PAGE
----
Thursday, July 24, 2014

5 Networking Tips for Industry Events

“It’s not what you know, it’s who you know.”

That’s the famous excuse used by aspiring screenwriters to explain why they haven’t been successful. Well guess what – it’s partly true. You need industry connections to get your screenplay read by people who have the power to make it. (You also do need to know a thing or two.) But what if you don’t have any industry connections?

You make some.

You don’t have to be related to someone in the business or grow up in Hollywood in order to become friends with people in the industry. But you do have to go to where industry people are. Ultimately this means moving to Los Angeles, but you may not be at a place in your life or career where that’s possible yet. And Los Angeles is a big city – just because you live here doesn’t guarantee you’ll run into producers and directors… although if you leave your apartment it’s hard not to.

There are places industry professionals congregate – film festivals, screenings, conventions, etc. – that are open to the public. As I type this, Comic-Con is going on in San Diego. Tons of movie stars and big name directors will appear on stage in Hall H. Of course there will also be security guards keeping the general public away from them. But there are also tons of producers, directors, writers and agents walking around on the show floor and hanging out in the hotel bars.

So it’s not too hard to put yourself in proximity with industry folks. But how do you make an actual connection when at an industry event? Here are a few tips.

1. Break out of your shell. This should be obvious, but writers in particular tend to be introverted. That’s fine, but you need to be at least a little social. Don’t sit in the corner at an industry event with your face buried in your phone. If you’re with a group of friends, agree beforehand to make an effort to talk to others. Be friendly and social – do not act like a used car salesman. Recently, I was waiting for a friend at an awards reception. I was standing at the edge of a room full of people by myself. I noticed another gentleman standing by himself a short ways away. So I went over and introduced myself. We ended up having a long conversation, and it turned out he was a development executive at a major production company. It’s amazing what happens when you make just a little effort.

2. Prepare an icebreaker. At film festivals, you can always ask the person next to you if they’ve seen anything good – or even better, tell them about a great film you saw at the festival. At conferences and conventions, you could talk about a great panel or presentation you saw. Other situations do not have such built-in conversation starters, so think about something interesting you can lead with (NOT something about your work) before you arrive. Or even just comment on how good the hors d'oeuvres are. Sometimes you can commiserate over a complaint - "The lines at Comic-Con are really long!" But I prefer to stay positive.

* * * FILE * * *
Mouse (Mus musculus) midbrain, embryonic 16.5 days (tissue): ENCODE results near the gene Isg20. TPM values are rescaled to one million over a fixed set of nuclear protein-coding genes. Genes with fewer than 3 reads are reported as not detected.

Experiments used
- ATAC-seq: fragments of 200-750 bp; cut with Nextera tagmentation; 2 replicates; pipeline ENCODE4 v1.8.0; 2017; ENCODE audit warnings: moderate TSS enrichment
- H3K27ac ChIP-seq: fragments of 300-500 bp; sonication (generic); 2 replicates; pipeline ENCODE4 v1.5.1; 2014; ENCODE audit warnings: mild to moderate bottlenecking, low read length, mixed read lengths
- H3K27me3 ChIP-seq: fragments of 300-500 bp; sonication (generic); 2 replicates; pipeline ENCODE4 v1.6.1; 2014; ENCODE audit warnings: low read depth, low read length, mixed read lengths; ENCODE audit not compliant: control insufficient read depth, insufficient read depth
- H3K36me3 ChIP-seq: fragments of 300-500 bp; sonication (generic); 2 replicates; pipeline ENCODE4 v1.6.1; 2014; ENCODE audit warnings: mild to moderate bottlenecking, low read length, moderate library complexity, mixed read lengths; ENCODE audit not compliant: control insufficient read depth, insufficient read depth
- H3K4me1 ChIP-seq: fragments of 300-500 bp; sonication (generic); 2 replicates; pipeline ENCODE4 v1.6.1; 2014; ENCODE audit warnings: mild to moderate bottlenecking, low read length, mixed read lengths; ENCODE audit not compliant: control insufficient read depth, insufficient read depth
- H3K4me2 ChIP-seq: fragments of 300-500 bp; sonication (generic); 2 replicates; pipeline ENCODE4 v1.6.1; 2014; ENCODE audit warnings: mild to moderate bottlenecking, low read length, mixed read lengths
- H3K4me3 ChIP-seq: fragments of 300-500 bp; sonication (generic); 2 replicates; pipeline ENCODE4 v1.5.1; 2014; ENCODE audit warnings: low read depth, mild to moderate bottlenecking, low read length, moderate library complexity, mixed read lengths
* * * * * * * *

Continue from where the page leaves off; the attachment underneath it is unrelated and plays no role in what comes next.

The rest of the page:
3. Know what you want. Not so much from the event - although that can be helpful - but in your career. Be focused. For writers, usually what you want is for people to read your screenplays. But you could also be looking for funding for an indie film. Or you might want to find representation. Or maybe you’re running a Kickstarter campaign for a short film. If you don’t have a goal, it’s hard to network effectively. But – and this is very important – do not directly ask for the thing you want! At least not at a networking event. Instead, work on making yourself and your pitch so appealing people offer to help you.

4. Oh yeah, your pitch. Have a short, compelling pitch of your project ready. Do not “sell,” simply describe it in the most appealing way possible. You should have both a 30 second and two minute pitch ready to use depending on the circumstances. You don’t want to wing it when somebody asks you what you’re working on. And remember, if you’re at an industry event everyone else there has a project they’re working on. What makes your project different? What makes you different?

5. Do your homework. Consider whom you might meet and what might interest them. People at a smaller film festival will probably be interested in art films. People at Comic-Con will more likely be interested in science fiction, fantasy and horror. Is this a place where you’re going to meet other creatives, or where you’re going to meet buyers? The environment should influence what you talk about. And if there are specific people you might run into (panelists at a convention, for example), familiarize yourself with their bio and credits.

Most importantly, networking is not the same as pitching or selling. When you are networking, you are trying to make a connection with someone. It’s not important that you even get to talk about your screenplay. So be outgoing but not pushy. And bring business cards!

1 comment:


I like this variation on your opening adage: "It's not what you know, it's who knows you." If someone knows you or has heard of you [in a positive light, hopefully!], then you are better off than an unknown quantity. Overcoming that barrier, becoming known, is the real challenge. That's where networking and great writing have to come together. When I was entering writing contests [and I still do if trying to crack a new area], I look for those with judges who are people worth having know your name. If they read your work and like it, that might just make a difference in future.